From the 2017 Career Guide issue of Investment Advisor • Subscribe!

2017 Career Guide: Next-Gen Nurturing

The problem for current firm leaders is that their second string isn’t game-ready.

Growing an advisory firm today requires more than just attracting more clients and managing more of their assets. Without a talented second string of junior advisors to take over for departing leaders, a firm’s current clients could find they are suddenly DIY investors, without the education, experience or inclination to take on managing their wealth.

The problem for current firm leaders, who may have started their firms decades ago, is that their second string isn’t game-ready. As consultant Angie Herbers notes in the cover story to this supplement, “Despite the rather massive efforts of custodians, BDs, industry organizations and boomer advisors themselves, the next generation of advisors isn’t learning the business fast enough to fill the looming void.”

The way younger advisors process information is fundamentally different from that of their predecessors, Herbers writes. Dumping more information on them to try to bring them up to speed won’t help; the internet gives them access to an overwhelming amount of data. What they need is help finding the right information.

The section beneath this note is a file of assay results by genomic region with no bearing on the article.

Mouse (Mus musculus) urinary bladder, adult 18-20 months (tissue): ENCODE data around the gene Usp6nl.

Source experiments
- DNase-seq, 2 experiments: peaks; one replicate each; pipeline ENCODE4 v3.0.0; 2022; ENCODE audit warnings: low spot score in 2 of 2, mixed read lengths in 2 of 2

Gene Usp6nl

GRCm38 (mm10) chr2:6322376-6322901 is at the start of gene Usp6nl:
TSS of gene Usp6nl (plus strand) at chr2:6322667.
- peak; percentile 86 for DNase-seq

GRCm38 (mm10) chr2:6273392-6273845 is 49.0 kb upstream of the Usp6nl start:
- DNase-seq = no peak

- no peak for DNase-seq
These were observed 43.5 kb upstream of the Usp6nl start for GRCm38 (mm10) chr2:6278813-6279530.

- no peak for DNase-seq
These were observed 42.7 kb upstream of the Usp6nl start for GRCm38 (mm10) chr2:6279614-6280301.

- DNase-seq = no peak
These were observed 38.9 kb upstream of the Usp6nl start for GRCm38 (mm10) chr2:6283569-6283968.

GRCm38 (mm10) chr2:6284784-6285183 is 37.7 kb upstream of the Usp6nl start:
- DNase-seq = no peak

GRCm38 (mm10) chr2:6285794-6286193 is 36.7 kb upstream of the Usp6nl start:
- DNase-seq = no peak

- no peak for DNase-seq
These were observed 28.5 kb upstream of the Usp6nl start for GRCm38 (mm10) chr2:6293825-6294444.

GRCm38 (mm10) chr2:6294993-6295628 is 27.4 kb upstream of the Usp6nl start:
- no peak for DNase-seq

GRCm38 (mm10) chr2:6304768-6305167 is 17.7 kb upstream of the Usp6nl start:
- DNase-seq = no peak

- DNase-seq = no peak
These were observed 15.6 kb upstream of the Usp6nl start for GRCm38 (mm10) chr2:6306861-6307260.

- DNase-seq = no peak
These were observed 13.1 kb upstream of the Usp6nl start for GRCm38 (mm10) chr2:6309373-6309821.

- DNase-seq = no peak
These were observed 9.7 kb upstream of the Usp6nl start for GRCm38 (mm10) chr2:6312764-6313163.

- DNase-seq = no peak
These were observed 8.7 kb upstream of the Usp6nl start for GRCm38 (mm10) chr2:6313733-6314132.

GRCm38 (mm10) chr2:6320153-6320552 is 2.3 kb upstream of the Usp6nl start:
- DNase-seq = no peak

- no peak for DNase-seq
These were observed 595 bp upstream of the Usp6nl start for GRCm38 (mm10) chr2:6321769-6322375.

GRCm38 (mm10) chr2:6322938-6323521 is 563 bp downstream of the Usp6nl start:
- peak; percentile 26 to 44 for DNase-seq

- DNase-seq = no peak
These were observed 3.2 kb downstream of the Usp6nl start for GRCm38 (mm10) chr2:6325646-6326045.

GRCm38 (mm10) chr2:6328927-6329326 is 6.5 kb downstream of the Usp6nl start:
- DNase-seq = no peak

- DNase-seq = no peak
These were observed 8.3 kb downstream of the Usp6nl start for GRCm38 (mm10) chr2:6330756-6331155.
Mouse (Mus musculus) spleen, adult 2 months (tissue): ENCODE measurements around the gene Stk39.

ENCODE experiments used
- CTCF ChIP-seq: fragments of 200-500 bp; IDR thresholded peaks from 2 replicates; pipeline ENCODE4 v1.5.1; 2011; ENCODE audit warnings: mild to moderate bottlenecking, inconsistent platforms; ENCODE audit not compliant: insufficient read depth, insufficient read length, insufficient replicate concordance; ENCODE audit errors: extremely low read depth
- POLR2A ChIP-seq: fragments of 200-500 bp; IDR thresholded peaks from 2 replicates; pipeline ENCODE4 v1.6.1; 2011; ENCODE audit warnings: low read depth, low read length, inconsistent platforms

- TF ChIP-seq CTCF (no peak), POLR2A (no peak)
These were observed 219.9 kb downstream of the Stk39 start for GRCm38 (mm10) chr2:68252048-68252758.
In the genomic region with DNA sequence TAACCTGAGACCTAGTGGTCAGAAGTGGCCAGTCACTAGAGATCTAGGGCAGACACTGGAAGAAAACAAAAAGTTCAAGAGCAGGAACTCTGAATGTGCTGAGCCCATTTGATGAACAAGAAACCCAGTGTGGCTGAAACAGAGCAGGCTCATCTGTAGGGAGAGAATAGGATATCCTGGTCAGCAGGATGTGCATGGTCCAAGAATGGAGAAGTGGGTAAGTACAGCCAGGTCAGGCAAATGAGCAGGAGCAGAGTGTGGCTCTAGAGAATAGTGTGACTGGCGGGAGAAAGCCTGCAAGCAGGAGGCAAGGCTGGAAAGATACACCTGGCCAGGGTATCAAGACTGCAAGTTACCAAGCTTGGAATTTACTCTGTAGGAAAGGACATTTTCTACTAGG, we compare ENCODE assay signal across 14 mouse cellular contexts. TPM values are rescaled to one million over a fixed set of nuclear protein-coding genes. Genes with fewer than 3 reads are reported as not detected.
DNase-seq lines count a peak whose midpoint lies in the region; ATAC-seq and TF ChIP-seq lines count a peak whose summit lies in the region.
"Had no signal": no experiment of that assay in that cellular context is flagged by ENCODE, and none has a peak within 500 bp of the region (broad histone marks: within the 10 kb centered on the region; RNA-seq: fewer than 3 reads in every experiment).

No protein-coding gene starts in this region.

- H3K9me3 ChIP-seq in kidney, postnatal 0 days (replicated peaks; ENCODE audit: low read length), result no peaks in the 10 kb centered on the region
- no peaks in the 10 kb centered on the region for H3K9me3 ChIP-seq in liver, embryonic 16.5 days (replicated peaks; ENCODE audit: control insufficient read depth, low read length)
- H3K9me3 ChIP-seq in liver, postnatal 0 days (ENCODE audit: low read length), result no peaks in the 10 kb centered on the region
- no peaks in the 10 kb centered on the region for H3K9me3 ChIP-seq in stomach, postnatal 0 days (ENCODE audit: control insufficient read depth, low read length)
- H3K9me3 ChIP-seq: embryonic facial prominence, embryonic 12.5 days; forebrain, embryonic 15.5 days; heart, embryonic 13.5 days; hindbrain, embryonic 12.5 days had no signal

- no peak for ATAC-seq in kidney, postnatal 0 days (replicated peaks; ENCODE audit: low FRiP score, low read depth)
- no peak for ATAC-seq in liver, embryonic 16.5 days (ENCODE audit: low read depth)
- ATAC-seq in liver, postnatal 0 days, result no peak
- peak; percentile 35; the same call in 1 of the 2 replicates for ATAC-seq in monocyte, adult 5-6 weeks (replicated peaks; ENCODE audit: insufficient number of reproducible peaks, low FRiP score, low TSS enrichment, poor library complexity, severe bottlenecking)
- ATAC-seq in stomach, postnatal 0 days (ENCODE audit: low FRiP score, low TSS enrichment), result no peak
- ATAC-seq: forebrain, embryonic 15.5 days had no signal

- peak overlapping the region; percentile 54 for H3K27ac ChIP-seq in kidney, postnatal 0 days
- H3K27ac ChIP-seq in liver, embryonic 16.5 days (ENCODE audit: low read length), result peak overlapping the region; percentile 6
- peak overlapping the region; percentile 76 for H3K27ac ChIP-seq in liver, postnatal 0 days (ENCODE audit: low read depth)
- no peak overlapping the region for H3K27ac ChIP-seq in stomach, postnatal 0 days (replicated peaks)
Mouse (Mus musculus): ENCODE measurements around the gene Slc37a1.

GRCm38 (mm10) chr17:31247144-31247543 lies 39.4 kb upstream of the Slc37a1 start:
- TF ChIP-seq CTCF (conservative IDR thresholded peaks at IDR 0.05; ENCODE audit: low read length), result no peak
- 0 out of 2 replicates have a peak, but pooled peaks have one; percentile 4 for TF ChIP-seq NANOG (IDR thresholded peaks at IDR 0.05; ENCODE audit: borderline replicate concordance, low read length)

To that end, Bob Clark, one of our regular columnists in Investment Advisor, has been writing a series of blogs for ThinkAdvisor.com exploring some of the financial services industry’s more confounding issues. One of the most profound distinctions between financial services and other industries is the product, Clark writes. While goods sold by Ford and Apple are clear to the consumer, in financial services the product is the client’s own money: making more of it for the client and protecting it from loss. Young advisors need to understand that distinction in order to serve clients well.

Another strategy that may help young advisors better serve clients is to offer the firm’s own services as a benefit to new hires, according to Caleb Brown. This may be especially useful for firms trying to compete for talented advisors because motivated young advisors expect more than just financial compensation for their work. He outlines ways firms can build competitive benefits packages.

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